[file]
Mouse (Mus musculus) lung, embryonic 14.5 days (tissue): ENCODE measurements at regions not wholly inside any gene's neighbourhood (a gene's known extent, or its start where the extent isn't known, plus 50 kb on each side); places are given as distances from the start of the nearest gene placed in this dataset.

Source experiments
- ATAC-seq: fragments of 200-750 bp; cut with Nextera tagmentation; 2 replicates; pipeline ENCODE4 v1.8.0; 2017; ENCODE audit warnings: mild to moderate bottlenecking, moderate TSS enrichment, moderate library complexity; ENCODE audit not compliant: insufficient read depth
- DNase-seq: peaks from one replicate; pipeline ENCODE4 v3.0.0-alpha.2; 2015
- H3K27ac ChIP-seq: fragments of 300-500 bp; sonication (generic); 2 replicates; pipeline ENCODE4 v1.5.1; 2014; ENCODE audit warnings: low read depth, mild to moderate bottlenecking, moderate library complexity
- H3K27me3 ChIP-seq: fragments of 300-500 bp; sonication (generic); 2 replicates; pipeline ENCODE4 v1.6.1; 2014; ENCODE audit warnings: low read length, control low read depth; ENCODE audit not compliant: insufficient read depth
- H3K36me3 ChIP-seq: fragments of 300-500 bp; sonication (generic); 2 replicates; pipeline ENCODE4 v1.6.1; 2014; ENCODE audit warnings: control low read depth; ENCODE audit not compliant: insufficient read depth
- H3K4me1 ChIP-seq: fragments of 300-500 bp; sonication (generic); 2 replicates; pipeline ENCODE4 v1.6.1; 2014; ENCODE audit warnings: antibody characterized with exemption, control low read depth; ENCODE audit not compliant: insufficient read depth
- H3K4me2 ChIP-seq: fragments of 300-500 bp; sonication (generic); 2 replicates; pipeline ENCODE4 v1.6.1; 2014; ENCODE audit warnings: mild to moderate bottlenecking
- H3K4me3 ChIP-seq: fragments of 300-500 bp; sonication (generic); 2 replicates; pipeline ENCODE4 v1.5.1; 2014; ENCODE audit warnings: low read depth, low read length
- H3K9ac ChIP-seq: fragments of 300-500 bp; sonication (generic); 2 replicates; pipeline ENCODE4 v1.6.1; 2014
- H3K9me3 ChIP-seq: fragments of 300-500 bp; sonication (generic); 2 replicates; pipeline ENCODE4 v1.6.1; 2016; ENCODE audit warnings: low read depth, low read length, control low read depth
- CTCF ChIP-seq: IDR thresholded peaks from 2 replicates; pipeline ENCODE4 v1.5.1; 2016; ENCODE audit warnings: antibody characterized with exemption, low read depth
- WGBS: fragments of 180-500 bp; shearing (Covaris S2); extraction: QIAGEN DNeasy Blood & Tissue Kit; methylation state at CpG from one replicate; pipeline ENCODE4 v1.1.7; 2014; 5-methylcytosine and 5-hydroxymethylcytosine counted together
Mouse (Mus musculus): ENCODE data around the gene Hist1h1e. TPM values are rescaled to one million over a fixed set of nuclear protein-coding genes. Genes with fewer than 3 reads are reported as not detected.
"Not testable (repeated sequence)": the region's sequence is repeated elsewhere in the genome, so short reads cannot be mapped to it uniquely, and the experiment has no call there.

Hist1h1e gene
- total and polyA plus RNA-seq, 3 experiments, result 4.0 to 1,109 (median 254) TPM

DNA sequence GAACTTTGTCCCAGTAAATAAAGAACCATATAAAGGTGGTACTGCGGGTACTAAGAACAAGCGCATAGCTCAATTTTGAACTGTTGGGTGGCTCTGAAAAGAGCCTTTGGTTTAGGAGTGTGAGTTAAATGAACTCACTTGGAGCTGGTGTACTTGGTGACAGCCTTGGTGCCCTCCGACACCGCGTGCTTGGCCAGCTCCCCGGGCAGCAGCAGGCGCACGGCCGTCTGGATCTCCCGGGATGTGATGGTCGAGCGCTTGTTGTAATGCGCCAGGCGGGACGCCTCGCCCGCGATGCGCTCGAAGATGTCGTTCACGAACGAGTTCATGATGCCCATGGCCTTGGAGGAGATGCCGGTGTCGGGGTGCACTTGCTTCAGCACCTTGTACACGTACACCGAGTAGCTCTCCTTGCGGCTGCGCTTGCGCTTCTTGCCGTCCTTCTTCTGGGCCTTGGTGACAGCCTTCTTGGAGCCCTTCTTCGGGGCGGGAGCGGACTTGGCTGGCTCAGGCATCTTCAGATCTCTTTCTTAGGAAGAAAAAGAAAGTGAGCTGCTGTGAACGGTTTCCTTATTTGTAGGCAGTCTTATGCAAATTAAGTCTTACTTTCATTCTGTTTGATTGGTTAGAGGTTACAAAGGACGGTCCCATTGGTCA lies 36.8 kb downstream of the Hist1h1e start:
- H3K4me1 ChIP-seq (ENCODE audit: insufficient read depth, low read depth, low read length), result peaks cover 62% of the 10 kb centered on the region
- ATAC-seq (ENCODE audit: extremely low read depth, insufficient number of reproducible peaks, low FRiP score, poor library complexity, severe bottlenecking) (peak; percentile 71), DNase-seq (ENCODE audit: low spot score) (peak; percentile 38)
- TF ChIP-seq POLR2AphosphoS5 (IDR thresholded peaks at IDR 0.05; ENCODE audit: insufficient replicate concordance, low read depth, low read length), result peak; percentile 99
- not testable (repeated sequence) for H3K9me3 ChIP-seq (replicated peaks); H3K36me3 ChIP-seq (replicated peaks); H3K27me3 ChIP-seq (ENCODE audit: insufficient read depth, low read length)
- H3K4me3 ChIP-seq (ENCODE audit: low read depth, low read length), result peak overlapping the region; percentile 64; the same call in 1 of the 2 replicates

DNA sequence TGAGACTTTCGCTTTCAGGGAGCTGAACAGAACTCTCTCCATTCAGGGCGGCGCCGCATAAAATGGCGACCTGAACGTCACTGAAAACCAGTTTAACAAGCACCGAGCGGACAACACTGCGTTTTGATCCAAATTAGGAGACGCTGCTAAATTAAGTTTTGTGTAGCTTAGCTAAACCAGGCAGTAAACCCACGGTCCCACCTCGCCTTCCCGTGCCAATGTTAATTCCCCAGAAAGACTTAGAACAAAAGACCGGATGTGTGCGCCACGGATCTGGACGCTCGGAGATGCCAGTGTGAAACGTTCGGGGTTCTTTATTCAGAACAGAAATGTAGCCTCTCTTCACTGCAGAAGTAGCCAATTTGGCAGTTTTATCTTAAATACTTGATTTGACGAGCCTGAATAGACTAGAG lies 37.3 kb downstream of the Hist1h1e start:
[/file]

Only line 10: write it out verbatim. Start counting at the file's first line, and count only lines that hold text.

- H3K4me3 ChIP-seq: fragments of 300-500 bp; sonication (generic); 2 replicates; pipeline ENCODE4 v1.5.1; 2014; ENCODE audit warnings: low read depth, low read length